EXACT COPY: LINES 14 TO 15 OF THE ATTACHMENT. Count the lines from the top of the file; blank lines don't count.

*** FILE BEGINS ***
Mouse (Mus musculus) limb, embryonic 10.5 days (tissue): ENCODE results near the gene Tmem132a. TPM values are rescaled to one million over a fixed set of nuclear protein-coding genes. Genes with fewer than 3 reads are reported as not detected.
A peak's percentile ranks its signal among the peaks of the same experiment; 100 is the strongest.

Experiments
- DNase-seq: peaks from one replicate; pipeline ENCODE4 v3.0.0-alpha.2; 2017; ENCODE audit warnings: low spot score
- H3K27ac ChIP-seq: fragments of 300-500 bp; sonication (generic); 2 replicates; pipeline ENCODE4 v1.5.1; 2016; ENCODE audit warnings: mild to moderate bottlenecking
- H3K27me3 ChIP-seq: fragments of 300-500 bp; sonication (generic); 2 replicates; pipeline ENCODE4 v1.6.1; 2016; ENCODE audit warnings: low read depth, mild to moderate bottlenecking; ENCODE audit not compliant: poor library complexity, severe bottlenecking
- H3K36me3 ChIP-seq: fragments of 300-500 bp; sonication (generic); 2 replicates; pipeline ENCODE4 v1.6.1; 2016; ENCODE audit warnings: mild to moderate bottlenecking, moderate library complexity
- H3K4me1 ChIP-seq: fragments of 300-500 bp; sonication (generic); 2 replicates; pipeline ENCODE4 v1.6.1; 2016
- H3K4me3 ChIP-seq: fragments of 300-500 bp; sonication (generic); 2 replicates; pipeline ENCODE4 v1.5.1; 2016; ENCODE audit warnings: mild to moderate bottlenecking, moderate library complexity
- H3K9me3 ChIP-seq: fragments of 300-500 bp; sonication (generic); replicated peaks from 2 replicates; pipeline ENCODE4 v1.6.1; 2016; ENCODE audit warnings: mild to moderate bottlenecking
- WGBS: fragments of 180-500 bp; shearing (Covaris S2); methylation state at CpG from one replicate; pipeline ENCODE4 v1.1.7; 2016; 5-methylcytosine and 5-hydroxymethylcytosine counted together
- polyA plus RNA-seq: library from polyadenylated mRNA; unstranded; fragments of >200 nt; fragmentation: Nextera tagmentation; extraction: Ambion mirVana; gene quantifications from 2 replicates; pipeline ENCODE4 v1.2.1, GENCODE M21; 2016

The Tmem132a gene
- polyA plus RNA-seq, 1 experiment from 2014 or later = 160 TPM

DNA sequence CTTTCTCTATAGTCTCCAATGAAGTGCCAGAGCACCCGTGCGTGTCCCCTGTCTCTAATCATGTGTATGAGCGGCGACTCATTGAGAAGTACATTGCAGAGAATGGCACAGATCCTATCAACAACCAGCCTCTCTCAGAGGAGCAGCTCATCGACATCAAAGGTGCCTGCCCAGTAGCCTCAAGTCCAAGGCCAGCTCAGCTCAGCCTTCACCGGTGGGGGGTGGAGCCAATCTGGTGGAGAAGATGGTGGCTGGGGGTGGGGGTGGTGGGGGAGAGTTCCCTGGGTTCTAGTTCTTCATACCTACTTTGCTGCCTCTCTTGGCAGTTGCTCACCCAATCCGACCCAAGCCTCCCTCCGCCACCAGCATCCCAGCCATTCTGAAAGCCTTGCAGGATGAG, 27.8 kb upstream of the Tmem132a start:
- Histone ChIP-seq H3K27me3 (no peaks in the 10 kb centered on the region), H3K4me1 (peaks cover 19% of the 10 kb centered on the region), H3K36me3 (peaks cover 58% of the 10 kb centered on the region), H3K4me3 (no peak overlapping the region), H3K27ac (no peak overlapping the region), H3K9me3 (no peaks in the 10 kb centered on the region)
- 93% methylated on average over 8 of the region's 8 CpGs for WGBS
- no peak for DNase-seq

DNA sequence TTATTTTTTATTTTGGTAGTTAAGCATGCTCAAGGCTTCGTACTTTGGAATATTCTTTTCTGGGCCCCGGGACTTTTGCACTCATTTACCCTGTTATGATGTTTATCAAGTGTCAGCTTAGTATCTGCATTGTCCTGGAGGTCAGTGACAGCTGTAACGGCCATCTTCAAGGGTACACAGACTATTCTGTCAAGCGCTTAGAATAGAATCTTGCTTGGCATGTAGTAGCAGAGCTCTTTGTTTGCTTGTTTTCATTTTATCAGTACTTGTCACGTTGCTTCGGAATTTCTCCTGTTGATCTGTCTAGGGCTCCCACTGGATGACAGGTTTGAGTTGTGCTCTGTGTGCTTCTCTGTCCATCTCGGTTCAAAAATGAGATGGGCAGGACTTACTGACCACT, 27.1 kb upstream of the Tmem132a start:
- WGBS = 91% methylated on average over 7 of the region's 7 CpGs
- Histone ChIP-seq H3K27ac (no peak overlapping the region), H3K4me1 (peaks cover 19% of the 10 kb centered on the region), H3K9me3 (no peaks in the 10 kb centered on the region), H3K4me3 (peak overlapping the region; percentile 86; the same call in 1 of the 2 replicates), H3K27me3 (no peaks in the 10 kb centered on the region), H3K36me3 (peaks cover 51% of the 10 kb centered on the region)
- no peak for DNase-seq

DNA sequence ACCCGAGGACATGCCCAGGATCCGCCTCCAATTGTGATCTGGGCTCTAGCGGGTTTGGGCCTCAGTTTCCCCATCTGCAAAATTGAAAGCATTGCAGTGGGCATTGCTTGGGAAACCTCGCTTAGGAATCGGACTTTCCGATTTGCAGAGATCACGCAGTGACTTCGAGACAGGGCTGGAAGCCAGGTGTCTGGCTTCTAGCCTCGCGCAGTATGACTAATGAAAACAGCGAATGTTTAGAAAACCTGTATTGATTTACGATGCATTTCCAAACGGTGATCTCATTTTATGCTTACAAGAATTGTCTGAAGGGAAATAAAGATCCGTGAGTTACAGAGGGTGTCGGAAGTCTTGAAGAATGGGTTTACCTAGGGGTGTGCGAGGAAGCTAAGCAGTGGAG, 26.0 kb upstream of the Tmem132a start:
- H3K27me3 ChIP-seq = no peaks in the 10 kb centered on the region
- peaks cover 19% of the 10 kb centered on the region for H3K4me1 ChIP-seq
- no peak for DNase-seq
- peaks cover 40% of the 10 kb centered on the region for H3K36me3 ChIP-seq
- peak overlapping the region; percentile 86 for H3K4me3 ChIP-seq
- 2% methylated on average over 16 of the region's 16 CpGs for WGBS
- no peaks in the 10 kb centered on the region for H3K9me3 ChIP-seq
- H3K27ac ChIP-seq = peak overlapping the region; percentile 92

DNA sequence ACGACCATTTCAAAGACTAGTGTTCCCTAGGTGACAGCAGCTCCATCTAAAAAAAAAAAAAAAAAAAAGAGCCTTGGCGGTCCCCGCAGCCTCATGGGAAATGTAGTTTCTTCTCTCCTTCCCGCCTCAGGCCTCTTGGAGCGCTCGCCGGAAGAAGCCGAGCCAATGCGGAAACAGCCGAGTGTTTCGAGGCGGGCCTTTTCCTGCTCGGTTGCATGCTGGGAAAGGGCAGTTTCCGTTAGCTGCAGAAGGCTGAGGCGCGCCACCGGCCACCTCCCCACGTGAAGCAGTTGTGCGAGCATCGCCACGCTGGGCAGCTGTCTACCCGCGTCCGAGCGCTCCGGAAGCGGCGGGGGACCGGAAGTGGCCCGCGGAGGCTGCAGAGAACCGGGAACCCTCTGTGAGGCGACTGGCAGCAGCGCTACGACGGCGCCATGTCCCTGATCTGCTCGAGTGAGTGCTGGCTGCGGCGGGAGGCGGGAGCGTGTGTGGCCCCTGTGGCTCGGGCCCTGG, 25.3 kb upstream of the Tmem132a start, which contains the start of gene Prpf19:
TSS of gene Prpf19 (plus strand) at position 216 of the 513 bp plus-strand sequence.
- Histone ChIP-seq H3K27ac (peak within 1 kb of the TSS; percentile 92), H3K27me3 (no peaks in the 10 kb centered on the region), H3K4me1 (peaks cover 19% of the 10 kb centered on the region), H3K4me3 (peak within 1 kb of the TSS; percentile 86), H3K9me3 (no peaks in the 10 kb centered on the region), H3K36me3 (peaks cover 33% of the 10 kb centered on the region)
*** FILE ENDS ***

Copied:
- polyA plus RNA-seq, 1 experiment from 2014 or later = 160 TPM

DNA sequence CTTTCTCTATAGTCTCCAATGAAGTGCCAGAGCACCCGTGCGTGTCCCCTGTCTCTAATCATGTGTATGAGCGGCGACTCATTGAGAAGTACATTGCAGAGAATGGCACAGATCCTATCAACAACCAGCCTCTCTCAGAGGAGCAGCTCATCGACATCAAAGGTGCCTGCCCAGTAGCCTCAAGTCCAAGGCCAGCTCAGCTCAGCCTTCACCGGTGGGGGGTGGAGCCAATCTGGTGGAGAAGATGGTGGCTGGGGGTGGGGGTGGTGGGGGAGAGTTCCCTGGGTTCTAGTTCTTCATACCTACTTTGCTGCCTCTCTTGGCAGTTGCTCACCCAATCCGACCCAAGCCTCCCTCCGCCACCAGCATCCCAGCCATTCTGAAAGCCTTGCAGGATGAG, 27.8 kb upstream of the Tmem132a start: